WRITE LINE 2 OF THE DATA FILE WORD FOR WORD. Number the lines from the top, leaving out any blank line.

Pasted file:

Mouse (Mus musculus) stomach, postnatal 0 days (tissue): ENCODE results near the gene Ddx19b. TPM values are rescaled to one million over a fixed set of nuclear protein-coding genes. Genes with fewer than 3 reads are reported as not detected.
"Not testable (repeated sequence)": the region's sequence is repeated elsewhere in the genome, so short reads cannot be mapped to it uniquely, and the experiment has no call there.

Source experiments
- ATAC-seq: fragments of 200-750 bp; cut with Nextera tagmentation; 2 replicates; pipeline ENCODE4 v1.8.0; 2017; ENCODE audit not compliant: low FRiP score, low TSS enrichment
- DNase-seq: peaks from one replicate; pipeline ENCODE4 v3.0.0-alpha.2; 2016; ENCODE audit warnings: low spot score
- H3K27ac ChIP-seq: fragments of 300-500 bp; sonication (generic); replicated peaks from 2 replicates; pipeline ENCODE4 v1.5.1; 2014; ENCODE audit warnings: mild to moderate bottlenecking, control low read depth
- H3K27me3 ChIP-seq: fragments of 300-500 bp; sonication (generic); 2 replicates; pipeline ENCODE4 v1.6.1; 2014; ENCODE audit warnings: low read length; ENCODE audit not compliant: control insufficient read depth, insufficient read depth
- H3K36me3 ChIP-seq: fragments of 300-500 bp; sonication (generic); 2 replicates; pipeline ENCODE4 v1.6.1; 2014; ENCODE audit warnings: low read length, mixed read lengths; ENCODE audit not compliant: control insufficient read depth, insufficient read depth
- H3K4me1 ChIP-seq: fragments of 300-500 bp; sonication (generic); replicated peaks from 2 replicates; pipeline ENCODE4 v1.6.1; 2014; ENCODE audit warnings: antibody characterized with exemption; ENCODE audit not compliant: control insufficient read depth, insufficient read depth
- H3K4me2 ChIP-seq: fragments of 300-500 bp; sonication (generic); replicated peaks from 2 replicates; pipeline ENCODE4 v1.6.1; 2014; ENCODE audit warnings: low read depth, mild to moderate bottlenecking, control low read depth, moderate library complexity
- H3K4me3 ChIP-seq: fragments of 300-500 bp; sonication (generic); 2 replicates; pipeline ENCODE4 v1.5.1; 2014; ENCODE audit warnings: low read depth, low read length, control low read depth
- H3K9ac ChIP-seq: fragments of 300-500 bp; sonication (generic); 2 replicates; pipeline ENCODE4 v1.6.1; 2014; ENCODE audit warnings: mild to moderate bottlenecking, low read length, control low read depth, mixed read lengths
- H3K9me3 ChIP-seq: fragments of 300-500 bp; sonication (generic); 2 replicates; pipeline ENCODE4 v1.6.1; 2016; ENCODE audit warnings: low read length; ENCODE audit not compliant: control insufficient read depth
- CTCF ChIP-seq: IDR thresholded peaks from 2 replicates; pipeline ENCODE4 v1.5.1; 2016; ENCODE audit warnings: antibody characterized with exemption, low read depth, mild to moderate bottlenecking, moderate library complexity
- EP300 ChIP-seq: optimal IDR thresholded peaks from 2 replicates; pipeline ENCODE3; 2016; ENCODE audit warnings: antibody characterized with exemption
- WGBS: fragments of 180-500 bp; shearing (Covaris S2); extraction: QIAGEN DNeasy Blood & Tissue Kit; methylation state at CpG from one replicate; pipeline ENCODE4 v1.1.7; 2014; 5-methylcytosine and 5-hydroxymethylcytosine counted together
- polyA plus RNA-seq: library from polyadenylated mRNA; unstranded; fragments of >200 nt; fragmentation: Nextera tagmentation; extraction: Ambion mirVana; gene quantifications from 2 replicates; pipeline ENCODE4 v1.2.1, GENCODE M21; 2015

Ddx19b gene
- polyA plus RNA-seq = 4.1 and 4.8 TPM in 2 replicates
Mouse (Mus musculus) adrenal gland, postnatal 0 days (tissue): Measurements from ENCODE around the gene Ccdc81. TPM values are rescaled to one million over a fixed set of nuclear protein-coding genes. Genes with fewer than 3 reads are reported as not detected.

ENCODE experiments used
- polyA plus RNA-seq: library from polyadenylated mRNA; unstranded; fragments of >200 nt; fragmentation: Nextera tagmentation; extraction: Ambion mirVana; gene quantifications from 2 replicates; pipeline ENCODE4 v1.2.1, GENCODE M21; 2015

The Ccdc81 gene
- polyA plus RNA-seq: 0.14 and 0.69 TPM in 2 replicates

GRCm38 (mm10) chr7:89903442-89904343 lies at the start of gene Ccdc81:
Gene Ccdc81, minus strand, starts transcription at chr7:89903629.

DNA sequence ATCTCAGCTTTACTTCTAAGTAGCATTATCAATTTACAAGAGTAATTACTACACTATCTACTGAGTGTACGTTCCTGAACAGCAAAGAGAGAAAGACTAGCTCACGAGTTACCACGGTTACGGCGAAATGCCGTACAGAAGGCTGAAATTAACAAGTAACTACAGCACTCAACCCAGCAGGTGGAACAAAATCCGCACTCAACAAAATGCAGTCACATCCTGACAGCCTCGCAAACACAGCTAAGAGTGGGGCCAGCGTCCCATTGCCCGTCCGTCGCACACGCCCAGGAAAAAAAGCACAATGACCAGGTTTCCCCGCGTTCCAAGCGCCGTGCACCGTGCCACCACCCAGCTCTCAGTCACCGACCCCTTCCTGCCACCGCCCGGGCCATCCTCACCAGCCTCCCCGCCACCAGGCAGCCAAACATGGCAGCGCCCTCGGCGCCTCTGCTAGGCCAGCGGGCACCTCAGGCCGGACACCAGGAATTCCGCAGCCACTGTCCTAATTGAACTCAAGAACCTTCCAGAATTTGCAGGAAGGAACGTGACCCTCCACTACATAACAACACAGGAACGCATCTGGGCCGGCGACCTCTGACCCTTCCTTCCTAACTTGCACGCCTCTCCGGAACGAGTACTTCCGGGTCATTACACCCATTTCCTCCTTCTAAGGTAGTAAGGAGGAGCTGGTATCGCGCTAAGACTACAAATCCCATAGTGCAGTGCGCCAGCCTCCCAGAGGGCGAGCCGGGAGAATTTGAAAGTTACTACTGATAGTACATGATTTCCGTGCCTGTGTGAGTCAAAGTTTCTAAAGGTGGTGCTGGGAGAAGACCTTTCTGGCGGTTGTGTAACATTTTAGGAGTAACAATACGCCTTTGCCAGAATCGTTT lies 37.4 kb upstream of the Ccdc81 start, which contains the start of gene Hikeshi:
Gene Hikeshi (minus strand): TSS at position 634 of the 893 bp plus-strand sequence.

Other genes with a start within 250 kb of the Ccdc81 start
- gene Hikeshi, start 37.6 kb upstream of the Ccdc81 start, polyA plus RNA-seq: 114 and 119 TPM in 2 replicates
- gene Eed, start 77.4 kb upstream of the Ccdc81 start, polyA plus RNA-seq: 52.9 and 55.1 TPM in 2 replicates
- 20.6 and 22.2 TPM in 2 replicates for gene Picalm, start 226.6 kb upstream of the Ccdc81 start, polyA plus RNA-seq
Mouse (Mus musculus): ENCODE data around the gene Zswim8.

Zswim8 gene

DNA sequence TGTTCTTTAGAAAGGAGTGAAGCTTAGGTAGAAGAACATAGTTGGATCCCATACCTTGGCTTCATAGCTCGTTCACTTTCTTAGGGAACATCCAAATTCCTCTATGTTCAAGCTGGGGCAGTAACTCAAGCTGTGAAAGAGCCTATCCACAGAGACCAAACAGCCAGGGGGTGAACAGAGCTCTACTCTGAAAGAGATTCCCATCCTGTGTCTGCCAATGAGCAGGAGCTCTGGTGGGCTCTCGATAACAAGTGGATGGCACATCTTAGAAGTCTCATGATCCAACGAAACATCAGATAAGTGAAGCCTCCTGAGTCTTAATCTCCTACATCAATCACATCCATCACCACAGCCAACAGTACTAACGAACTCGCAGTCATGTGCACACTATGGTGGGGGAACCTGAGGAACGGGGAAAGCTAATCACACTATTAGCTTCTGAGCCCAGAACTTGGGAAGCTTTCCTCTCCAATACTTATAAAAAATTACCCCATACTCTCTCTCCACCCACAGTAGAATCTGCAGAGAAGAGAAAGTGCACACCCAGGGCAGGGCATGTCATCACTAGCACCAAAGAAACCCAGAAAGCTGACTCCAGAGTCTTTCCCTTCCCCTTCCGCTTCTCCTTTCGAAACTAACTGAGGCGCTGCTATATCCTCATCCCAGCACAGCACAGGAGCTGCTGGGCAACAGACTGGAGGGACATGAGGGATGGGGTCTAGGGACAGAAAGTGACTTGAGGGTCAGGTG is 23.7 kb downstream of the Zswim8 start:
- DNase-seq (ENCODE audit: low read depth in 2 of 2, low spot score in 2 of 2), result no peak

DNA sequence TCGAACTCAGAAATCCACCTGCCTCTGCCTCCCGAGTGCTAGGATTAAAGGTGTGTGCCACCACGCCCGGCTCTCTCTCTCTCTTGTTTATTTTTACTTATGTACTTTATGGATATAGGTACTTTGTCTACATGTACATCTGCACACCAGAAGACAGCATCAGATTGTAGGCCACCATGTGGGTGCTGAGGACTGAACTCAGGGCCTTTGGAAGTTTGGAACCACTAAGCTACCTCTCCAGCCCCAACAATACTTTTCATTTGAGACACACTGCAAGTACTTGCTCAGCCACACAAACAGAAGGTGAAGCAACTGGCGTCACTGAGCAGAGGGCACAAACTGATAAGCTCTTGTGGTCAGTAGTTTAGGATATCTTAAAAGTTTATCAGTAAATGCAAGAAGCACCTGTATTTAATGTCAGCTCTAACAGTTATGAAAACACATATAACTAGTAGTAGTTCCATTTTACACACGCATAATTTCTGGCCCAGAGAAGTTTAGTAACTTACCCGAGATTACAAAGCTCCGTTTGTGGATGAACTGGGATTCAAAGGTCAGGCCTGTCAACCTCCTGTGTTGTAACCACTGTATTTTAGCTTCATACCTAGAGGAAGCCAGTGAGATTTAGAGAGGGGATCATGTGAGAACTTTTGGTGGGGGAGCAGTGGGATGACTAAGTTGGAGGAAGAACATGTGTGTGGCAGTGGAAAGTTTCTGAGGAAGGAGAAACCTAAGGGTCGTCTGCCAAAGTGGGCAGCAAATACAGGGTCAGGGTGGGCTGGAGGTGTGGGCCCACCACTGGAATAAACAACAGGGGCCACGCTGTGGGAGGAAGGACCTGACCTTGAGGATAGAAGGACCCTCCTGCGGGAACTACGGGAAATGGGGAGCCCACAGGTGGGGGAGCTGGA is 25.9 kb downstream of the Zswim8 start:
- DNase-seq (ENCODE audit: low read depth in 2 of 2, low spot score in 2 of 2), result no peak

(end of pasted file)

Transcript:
"Not testable (repeated sequence)": the region's sequence is repeated elsewhere in the genome, so short reads cannot be mapped to it uniquely, and the experiment has no call there.